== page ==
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Encore presentation of ‘Elwha Power’ set for Jan. 25
Olympic National Park sponsors a second presentation of “Elwha Power,” a slide show and discussion focusing on the history of two hydropower projects built on the Elwha River in the early 20th century.
Harry von Stark and Kevin Yancy lead the program at 7 p.m. Tuesday, Jan. 25, in the Raymond Carver Room at the Port Angeles Library, 2210 S. Peabody St., Port Angeles.
Von Stark is a photographer and park volunteer whose most recent show featured dramatic images of equipment and machinery from the powerhouse. His “Elwha Power” collection was hosted by the Port Angeles Fine Arts Center in November 2010.
Yancy, a third-generation employee of the U.S. Bureau of Reclamation, serves as operations and maintenance power plant foreman of the Elwha hydro-project.
Originally held in November 2010 as part of the park’s Perspectives speakers series, the discussion drew a capacity crowd and several requests for a second event.
The presentation features several previously unreleased photographs of both the Elwha and Glines Canyon dams and the river that has generated electricity to meet the industrial needs of the Olympic Peninsula for nearly a century. Through stunning photographs and tales from the powerhouse, von Stark and Yancy offer unique perspectives on the history of the river, helping “Elwha Power” come to life.
“With the start of dam removal only months away, this is a chance for people to take a closer look at the dams before they’re gone,” said park superintendent Karen Gustin. “We thank our speakers for agreeing to reprise this program and look forward to another informative and interesting evening of hydropower and history.”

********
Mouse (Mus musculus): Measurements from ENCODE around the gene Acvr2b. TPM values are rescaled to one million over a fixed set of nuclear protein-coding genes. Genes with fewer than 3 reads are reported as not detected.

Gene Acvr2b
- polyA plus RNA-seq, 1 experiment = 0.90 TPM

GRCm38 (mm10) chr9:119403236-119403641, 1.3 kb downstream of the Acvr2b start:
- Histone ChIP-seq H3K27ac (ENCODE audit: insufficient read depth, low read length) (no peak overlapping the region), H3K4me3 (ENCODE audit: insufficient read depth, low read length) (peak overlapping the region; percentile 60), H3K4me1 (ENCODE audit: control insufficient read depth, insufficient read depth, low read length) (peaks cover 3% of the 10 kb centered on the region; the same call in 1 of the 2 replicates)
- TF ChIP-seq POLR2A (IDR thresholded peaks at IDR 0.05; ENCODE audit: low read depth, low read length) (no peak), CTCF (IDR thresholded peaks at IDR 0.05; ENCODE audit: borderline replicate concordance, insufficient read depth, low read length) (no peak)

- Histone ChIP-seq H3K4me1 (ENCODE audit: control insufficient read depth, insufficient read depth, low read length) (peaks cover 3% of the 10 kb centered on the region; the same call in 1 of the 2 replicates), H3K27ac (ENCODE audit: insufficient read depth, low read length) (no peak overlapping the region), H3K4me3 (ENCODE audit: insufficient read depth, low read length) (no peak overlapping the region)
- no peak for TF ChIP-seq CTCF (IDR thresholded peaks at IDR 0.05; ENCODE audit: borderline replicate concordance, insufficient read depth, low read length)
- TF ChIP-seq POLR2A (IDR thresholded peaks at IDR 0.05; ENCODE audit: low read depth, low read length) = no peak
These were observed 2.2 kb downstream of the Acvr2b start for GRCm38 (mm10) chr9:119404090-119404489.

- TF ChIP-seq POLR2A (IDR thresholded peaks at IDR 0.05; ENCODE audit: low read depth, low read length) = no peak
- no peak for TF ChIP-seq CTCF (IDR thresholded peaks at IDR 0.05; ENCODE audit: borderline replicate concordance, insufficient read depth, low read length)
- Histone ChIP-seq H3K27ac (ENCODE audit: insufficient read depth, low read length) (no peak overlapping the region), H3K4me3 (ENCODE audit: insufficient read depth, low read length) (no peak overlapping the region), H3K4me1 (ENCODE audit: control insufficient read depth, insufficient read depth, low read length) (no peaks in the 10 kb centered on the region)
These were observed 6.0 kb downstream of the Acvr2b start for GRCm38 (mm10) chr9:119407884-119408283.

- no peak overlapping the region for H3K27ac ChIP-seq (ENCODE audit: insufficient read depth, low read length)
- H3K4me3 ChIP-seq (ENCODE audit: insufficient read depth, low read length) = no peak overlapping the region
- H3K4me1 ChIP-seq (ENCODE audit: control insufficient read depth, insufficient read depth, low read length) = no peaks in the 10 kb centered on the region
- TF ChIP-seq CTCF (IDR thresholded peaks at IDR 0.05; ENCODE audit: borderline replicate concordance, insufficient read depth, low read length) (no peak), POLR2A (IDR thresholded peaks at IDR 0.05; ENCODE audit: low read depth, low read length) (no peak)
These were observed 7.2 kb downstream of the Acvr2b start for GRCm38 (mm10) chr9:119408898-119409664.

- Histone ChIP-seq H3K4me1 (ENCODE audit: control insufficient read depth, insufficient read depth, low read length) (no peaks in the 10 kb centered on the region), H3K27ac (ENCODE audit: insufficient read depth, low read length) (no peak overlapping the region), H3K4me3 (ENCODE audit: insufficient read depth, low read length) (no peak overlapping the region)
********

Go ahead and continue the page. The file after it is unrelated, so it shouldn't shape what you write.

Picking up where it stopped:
Removal of the Elwha and Glines Canyon dams is scheduled to begin in September 2011, setting in motion one of the largest restoration projects in U.S. history. The 45-mile-long Elwha River is the historical home of all five species of Pacific salmon and has been legendary as one of the Northwest’s most productive salmon streams.
Because neither dam provided passage for migratory fish, salmon and other fish have been restricted to the lower five miles of river since dam construction. Removing the two dams will allow fish to access spawning habitat in more than 70 miles of river and tributary stream, most of which is protected inside Olympic National Park.
More information about Elwha River restoration is available at www.nps.gov/olym or at the Elwha River restoration Facebook page.
Co-sponsored by Friends of Olympic National Park, ‘Perspectives’ talks are normally held at the Olympic National Park Visitor Center, 3002 Mount Angeles Road, Port Angeles, at 7 p.m. on the second Tuesday of each month from November through May. The next event is scheduled for Feb. 8, when Steven Jeffries of the Washington Department of Fish and Wildlife presents “Sea Otters: Surveying a Success Story.”